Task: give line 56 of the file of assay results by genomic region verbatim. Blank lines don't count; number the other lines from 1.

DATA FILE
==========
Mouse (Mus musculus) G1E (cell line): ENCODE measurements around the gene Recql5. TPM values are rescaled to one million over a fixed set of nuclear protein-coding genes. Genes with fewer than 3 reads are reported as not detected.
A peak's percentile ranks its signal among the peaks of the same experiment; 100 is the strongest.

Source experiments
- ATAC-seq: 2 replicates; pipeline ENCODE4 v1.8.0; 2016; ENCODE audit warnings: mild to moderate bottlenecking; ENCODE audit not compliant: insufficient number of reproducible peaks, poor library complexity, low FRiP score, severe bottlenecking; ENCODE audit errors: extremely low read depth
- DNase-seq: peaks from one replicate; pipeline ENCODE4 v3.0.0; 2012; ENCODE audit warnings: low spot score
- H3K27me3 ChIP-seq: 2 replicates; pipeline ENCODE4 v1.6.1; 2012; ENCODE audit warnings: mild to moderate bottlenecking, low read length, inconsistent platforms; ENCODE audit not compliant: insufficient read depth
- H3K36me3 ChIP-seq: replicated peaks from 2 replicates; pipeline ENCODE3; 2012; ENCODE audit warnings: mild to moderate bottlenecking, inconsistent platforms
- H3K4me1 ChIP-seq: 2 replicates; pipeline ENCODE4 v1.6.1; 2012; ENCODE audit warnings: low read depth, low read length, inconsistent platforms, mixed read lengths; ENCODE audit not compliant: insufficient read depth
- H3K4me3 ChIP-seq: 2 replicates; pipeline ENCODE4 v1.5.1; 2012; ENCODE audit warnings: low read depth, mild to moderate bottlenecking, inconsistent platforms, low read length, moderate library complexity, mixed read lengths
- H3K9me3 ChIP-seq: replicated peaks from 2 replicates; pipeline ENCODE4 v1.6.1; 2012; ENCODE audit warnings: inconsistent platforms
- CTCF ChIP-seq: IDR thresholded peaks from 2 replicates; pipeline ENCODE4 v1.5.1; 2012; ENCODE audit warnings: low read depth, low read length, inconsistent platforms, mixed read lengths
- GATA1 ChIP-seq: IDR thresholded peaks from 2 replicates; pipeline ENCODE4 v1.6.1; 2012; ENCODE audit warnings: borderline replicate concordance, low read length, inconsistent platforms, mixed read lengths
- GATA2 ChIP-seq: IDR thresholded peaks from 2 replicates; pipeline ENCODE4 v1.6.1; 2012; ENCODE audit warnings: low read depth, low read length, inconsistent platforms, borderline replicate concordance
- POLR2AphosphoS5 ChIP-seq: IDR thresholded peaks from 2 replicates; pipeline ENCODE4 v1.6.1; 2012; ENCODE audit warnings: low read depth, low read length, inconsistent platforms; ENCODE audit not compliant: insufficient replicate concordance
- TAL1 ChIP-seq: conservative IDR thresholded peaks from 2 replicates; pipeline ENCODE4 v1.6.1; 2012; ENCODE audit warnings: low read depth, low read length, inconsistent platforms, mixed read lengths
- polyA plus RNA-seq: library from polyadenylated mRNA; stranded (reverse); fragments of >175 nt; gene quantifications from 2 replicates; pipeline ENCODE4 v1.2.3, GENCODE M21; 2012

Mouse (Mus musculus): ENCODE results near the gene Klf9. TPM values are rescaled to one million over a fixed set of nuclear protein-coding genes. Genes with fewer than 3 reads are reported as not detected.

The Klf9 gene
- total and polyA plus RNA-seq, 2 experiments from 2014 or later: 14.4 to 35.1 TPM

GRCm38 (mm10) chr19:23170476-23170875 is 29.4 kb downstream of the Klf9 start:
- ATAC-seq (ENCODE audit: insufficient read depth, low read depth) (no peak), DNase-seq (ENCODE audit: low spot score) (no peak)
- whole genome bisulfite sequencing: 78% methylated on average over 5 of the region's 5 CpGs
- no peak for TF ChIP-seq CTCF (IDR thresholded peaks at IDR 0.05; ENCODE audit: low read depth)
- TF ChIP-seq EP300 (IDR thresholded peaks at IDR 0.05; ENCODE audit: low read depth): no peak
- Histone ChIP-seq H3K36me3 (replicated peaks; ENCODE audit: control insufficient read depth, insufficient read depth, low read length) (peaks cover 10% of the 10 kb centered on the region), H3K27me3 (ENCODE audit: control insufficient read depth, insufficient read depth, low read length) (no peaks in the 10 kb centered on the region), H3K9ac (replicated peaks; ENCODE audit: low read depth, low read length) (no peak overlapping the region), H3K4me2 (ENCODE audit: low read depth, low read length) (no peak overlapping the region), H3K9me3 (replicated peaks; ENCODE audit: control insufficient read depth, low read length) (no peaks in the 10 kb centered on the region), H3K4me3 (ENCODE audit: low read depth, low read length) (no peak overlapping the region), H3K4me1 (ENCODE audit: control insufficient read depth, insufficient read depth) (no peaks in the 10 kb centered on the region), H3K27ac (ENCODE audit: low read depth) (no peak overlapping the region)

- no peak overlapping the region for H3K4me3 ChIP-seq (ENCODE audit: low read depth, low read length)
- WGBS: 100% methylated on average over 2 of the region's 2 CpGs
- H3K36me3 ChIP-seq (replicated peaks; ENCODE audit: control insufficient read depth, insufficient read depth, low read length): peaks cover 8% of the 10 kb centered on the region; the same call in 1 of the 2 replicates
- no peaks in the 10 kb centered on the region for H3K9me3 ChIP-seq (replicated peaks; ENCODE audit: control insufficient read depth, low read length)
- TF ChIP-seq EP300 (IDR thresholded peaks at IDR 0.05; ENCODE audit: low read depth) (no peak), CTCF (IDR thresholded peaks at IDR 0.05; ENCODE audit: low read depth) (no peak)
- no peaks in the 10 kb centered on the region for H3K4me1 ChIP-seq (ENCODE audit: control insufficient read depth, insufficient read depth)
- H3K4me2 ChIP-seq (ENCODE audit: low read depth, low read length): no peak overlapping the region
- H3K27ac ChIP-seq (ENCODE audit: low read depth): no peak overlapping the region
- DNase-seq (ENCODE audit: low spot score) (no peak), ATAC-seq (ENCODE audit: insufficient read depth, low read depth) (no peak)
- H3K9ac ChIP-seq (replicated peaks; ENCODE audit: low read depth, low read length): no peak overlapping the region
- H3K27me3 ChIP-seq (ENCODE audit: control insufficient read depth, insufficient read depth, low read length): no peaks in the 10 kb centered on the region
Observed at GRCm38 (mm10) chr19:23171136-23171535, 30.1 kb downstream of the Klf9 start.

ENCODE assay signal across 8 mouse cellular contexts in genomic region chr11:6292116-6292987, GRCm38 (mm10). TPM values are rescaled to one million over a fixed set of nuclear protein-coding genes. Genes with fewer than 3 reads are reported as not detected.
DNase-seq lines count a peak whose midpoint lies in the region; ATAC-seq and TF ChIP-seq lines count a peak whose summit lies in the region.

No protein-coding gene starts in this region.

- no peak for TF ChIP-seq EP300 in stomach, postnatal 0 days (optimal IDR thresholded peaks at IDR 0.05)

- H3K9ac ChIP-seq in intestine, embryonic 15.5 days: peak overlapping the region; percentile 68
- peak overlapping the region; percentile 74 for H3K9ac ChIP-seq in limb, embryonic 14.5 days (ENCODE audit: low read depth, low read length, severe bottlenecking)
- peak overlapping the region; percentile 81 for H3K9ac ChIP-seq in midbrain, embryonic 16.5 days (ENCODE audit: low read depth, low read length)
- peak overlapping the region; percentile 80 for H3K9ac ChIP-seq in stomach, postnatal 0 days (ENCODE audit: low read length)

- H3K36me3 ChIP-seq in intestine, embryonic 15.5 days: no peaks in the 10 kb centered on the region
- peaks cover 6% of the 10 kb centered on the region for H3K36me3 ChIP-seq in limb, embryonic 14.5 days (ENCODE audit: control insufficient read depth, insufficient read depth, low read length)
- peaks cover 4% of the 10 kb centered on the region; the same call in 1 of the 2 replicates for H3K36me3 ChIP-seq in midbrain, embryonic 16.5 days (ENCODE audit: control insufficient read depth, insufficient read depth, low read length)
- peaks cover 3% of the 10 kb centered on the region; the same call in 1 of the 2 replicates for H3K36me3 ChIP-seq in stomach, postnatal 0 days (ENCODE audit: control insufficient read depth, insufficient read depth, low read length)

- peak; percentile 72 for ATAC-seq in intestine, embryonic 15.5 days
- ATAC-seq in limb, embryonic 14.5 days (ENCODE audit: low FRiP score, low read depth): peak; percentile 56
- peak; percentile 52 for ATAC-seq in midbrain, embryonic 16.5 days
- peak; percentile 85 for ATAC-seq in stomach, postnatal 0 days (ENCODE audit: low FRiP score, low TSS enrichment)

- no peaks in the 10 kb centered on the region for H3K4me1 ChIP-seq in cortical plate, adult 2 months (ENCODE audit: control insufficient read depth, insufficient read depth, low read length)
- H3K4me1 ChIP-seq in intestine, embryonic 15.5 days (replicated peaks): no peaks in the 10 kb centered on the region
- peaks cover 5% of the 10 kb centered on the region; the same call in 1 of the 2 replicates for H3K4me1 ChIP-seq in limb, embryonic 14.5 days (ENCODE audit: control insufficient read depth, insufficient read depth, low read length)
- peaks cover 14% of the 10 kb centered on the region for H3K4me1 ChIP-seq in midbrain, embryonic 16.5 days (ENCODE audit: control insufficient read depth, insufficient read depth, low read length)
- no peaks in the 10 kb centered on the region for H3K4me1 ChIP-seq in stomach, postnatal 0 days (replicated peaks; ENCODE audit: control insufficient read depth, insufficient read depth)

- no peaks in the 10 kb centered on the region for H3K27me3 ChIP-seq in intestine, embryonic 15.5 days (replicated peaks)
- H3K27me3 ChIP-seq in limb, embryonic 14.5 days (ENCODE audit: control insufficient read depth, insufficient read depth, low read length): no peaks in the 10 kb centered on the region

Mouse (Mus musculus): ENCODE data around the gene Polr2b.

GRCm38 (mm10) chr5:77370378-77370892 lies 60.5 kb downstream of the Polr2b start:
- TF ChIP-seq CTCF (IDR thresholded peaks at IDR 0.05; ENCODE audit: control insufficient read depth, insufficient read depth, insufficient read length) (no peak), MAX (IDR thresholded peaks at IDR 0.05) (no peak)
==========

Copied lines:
- peaks cover 5% of the 10 kb centered on the region; the same call in 1 of the 2 replicates for H3K4me1 ChIP-seq in limb, embryonic 14.5 days (ENCODE audit: control insufficient read depth, insufficient read depth, low read length)